Describe the location and the general organization of the genes for alpha-like globin chains and beta-like globin chains.
Chromosome 16 contains the “α-like” genes, including two copies of the α-globin gene itself along with variants expressed early in embryonic development; therefore, the genome contains a total of 4 copies of the α-globin gene (2 paternal and 2 maternal).The “β-like” genes (genes for the γ-, δ-, and β-globin chains along with variants produced early in embryonic development) are products of a set of genes on chromosome 11; one copy of the gene set is inherited from each parent.
Describe how the structural differences between fetal hemoglobin and hemoglobin A lead to differences in oxygen affinity and why it's important.
After week 8 of gestation, fetal hemoglobin or hemoglobin F (α2γ2) predominates. The γ- chain differs from the β-globin chain by 39 amino acids. Fetal red cells have a higher oxygen affinity than adult red cells, primarily because hemoglobin F binds 2,3-BPG poorly, stabilizing the hemoglobin in the R state and shifting the oxygen dissociation curve to the left.The Bohr effect is also increased by 20% in fetal hemoglobin, so that as fetal blood passes through the intravillous spaces of the placenta, H+ ions are transferred to the maternal circulation and the pH rises, leading to increased oxygen affinity in the fetus and a further shift of the curve to the left. These changes favor transfer of oxygen from the maternal circulation to the fetal circulation.
Describe how unstable hemoglobins or hemoglobins with altered affinity can affect oxygen delivery to the tissues.
The first identified high-affinity hemoglobin variant (Hemoglobin Chesapeake) was described in 1966 in an 81-year old man with erythrocytosis and an abnormal band on hemoglobin electrophoresis. The genetic defect was a single point mutation. Erythrocytosis, or an elevated red blood cell count, is generally found in people with high-affinity hemoglobins. This occurs because oxygen delivery to the tissues is reduced, leading to increased erythropoiesis and an increased red cell count. Affected people are generally well.Low-affinity hemoglobin mutants are associated with cyanosis (a gray or bluish tint to the skin and mucus membranes). There are fewer low-affinity than high-affinity hemoglobin variants. More oxygen is delivered to the tissues with low-affinity hemoglobins.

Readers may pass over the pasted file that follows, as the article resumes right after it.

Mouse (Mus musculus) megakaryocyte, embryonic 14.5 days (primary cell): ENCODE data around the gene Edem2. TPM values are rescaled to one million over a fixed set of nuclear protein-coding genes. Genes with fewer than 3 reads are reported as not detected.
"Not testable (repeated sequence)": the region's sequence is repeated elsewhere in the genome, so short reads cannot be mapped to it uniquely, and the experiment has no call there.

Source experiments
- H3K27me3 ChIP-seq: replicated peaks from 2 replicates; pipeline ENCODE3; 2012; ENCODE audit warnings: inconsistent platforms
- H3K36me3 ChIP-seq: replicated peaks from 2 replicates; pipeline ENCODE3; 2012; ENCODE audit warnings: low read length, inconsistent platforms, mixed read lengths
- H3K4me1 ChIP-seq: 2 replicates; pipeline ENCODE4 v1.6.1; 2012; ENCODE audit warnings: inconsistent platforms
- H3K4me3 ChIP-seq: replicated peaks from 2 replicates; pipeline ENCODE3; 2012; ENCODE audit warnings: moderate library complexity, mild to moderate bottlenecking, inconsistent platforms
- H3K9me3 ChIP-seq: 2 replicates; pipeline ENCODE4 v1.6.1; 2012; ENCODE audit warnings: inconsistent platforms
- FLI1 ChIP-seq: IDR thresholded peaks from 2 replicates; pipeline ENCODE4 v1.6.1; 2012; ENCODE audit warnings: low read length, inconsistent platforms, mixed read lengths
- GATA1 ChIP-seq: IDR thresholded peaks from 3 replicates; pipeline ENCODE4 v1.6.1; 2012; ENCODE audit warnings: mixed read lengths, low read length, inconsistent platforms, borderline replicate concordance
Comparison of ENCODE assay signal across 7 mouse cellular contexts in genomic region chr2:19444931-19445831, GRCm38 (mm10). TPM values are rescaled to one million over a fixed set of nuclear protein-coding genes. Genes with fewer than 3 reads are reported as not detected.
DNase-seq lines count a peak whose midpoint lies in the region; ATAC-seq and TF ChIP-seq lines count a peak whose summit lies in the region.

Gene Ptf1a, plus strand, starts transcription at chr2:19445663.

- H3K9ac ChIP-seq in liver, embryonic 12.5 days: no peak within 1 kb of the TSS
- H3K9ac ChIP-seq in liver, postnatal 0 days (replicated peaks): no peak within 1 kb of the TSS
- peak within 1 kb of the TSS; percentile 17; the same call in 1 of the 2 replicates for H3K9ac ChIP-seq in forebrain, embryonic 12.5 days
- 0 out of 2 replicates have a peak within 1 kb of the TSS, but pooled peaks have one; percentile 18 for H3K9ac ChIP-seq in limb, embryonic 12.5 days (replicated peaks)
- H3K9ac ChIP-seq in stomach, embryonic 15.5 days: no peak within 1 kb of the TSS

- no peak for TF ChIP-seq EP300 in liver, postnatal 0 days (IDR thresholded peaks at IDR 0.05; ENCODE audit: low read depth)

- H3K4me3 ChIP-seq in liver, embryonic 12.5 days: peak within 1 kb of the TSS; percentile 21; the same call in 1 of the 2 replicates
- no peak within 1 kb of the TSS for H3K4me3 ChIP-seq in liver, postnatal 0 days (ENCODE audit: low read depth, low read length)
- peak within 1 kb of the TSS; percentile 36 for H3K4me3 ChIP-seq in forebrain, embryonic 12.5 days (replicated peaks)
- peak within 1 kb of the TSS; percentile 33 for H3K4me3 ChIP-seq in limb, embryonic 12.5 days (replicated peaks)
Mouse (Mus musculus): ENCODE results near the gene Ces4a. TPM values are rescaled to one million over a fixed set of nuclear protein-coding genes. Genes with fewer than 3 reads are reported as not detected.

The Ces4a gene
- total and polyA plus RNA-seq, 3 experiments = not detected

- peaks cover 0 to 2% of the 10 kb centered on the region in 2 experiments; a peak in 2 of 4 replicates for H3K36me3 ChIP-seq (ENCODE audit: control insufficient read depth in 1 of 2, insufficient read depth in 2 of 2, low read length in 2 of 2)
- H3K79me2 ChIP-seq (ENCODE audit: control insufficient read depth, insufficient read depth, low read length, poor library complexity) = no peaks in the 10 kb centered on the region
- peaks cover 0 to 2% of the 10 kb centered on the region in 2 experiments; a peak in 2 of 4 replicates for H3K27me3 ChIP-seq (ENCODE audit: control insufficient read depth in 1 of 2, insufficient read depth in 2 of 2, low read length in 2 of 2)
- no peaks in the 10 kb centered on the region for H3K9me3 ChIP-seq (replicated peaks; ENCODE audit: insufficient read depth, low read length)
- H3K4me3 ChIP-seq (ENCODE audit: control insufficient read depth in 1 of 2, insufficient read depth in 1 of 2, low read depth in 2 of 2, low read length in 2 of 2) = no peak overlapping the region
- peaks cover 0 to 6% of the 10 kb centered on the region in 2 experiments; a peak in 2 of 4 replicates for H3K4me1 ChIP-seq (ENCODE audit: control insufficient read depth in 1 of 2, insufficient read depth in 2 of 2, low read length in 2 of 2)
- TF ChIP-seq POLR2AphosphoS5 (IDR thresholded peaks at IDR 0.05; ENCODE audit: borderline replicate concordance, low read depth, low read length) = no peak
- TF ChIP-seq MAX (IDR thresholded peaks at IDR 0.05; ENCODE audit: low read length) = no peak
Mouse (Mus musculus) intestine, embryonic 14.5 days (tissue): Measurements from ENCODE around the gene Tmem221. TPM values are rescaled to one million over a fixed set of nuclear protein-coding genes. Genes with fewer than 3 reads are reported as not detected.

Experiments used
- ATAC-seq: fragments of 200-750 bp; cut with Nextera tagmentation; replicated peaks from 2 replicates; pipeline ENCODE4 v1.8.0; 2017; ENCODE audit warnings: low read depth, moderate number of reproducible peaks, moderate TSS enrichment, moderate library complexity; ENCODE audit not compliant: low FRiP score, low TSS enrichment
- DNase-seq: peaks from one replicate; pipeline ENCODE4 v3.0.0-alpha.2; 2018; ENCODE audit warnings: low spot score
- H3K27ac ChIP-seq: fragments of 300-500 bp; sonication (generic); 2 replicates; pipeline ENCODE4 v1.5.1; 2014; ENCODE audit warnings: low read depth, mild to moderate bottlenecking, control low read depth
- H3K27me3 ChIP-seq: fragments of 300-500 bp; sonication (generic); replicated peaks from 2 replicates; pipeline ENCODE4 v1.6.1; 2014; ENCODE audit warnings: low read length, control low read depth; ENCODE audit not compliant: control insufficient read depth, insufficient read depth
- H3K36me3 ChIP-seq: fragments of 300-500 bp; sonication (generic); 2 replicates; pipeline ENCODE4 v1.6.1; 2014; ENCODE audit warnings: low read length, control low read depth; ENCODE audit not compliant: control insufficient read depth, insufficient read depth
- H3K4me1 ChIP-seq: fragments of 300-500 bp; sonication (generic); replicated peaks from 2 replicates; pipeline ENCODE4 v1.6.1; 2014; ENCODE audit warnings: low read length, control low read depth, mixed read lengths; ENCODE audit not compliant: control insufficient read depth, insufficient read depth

Describe what methemoglobinemia is, what causes it, how to diagnose it, and how to treat it.
The iron contained within hemoglobin needs to be in the reduced or ferrous (Fe2+) form, not the ferric (Fe3+) form. Methemoglobinemia can occur because of too much methemoglobin production or because of decreased methemoglobin reduction. It may be an acquired or genetic process.Acquired methemoglobinemia can occur with exposure to a number of different drugs and chemicals. There are several different hereditary causes of methemoglobinemia with different inheritance patterns (autosomal dominant or autosomal recessive).The diagnosis of methemoglobinemia is suspected when a person looks cyanotic but the arterial partial pressure of oxygen is normal on an arterial blood gas. With methemoglobinemia, the blood looks dark-red, chocolate or brown-blue and with oxygen exposure does not change whereas if the cyanosis is due to increased deoxygenated hemoglobin, the blood will turn bright red with addition of oxygen.Treatment depends on the cause. No treatment is needed for hemoglobin M. Cytochrome b5 deficient patients are only treated for cosmetic reasons with methylene blue or ascorbic acid.Acquired methemoglobinemia is treated by removing the inciting drug or chemical. Methylene blue given intravenously provides an artificial electron acceptor for the reduction of methemoglobin via the NADPH-dependent pathway. Response is within one hour.
Explain the pathophysiology of carbon monoxide poisoning and its treatment.